Relive SpaceX's Starship SN8 test launch with this epic recap video

SpaceX dropped an early Christmas present for space fans everywhere this week with an amazing video recap of its first major test launch of a Starship rocket.

The video, which SpaceX unveiled Wednesday (Dec. 23), shows the company's first high-altitude launch of its giant Starship SN8, a rocket prototype for a fully reusable space launch system for trips to the moon and Mars. SpaceX launched the Starship SN8 on Dec. 8 from a pad it its test facility near the village of Boca Chica in South Texas. 

"12 story rocket turns off its engines & does a controlled fall," SpaceX CEO and founder Elon Musk wrote on Twitter

Starship and Super Heavy: SpaceX's Mars-colonizing vehicles in images

During the Dec. 8, SpaceX's Starship SN8 launched to an altitude of about 7.8 miles (12.5 kilometers) using its three Raptor engines. At its peak, the rocket shut down its engines and performed a "belly flop" to make a controlled glide to a landing site near its launch pad. 

Just before touchdown, Starship SN8 fired up one of its engines once more to flip the rocket around to attempt an upright landing similar to those regularly performed by SpaceX's Falcon 9 and Falcon Heavy boosters. But the rocket landed a bit too fast due to a lower than expected fuel tank header pressure, cause it to crash and explode in a brilliant fireball. 

In the new video, SpaceX catches that moment with a camera just below the booster at the landing pad, as well as from afar. Musk and SpaceX celebrated the launch test despite the explosion, adding that the mission proved Starship's ability not only to launch on the company's new Raptor engines, but also glide itself back to Earth to a landing spot.

"SN8 did great!" Musk wrote on Twitter on Dec. 9. "Even reaching apogee would've been great, so controlling all the way to putting the crater in the right spot was epic."

"Mars, here we come," Musk wrote later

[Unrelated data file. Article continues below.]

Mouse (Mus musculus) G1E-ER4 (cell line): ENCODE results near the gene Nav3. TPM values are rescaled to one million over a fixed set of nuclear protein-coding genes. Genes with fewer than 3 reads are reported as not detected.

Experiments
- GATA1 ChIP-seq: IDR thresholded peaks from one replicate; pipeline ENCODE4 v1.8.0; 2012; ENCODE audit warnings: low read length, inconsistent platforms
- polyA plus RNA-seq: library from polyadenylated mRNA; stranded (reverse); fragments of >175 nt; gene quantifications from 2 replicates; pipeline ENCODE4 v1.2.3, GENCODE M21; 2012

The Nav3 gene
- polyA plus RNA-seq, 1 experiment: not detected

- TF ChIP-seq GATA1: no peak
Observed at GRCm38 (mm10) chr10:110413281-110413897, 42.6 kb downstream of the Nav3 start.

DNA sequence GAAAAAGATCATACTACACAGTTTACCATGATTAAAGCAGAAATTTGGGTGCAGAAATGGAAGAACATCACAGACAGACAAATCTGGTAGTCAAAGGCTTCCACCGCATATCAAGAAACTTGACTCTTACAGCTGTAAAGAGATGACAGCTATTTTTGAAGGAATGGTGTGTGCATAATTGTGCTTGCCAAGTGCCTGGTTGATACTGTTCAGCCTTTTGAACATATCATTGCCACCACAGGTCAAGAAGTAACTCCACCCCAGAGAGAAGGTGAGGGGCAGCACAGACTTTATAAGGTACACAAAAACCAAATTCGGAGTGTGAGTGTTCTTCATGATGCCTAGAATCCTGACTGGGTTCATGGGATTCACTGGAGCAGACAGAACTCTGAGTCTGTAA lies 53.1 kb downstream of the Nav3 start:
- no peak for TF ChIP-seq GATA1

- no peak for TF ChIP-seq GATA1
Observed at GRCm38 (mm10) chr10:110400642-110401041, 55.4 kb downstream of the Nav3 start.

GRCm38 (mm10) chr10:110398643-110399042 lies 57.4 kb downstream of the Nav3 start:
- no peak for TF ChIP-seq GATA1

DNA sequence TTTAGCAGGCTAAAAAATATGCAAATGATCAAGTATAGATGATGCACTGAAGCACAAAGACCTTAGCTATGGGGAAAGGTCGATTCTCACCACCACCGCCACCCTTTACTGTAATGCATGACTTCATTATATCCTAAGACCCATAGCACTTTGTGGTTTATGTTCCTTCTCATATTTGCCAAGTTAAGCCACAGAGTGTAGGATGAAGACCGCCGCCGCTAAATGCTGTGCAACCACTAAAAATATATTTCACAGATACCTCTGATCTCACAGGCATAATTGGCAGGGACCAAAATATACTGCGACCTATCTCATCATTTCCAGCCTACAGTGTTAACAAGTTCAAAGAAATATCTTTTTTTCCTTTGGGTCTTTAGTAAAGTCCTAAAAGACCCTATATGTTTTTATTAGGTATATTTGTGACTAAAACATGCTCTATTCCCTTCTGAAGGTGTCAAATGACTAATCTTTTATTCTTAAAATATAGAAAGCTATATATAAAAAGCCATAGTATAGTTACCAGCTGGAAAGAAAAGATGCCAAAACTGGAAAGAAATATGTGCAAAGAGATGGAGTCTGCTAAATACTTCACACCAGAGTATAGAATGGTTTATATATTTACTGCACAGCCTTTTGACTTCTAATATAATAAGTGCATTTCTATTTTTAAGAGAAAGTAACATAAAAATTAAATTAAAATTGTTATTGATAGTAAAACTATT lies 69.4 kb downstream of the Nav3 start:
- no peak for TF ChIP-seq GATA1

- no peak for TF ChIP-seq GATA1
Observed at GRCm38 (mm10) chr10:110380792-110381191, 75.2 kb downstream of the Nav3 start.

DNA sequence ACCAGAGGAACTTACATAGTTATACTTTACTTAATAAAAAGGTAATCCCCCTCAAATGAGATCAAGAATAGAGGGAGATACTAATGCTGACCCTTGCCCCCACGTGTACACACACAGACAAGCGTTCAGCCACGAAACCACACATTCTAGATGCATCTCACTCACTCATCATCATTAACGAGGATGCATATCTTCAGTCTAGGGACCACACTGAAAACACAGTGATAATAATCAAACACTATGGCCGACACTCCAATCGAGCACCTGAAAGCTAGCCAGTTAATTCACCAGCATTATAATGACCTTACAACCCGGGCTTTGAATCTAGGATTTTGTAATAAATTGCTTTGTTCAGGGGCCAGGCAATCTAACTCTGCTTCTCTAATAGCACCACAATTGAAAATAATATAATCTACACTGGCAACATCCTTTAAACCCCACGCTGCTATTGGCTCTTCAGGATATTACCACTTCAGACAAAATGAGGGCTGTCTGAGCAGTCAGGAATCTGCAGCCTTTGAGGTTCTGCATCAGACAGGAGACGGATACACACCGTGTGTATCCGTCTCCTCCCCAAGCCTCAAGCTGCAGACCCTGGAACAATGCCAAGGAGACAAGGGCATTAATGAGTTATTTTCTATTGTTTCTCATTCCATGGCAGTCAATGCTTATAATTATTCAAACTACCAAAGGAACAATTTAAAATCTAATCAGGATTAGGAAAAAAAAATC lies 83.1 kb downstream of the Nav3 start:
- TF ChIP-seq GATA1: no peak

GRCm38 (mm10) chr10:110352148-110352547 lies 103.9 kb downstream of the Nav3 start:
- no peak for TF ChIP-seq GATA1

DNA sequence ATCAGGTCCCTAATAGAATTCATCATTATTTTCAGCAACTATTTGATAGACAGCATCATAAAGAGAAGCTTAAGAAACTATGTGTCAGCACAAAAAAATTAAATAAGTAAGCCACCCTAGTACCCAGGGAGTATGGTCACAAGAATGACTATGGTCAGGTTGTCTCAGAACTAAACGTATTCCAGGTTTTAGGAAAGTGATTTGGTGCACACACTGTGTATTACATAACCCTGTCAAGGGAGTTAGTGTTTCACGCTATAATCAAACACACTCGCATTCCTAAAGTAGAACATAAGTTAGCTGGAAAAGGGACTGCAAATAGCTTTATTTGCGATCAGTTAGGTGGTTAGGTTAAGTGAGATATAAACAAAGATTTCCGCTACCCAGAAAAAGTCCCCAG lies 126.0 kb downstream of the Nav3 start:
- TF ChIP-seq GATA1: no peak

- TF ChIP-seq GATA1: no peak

SpaceX expressed similar sentiments in the recap video. 

"SN8 demonstrated a first-of-its-kind controlled aerodynamic descent and a landing flip maneuver," SpaceX states in the video. "Together these will enable landing where no runways exist including the moon, Mars and beyond."

Musk has said the company may save the SN8 wreckage to preserve its memory. 

Indeed, NASA has tapped SpaceX's Starship vehicle as a contender for crewed moon landing missions under its Artemis program. The company's final Starship vehicle will include both the Starship spacecraft and a massive reusable booster called Super Heavy to launch deep-space missions. 

SpaceX is already hard at work preparing its next Starship prototype, the SN9 rocket, for its own test launch, possibly later this month. The rocket required some extra work earlier this month after it appeared to tip slightly inside its hangar at Boca Chica, according to images captured by Starship watchers and posted on Twitter. 

See more

But the rocket has since rolled out to to its launch pad. 

"Next up: SN9," SpaceX said.

Email Tariq Malik at or follow him @tariqjmalik. Follow us @Spacedotcom, Facebook and Instagram.

Join our Space Forums to keep talking space on the latest missions, night sky and more! And if you have a news tip, correction or comment, let us know at:

Tariq Malik

Tariq is the Editor-in-Chief of and joined the team in 2001, first as an intern and staff writer, and later as an editor. He covers human spaceflight, exploration and space science, as well as skywatching and entertainment. He became's Managing Editor in 2009 and Editor-in-Chief in 2019. Before joining, Tariq was a staff reporter for The Los Angeles Times covering education and city beats in La Habra, Fullerton and Huntington Beach. In October 2022, Tariq received the Harry Kolcum Award for excellence in space reporting from the National Space Club Florida Committee. He is also an Eagle Scout (yes, he has the Space Exploration merit badge) and went to Space Camp four times as a kid and a fifth time as an adult. He has journalism degrees from the University of Southern California and New York University. You can find Tariq at and as the co-host to the This Week In Space podcast with space historian Rod Pyle on the TWiT network. To see his latest project, you can follow Tariq on Twitter @tariqjmalik.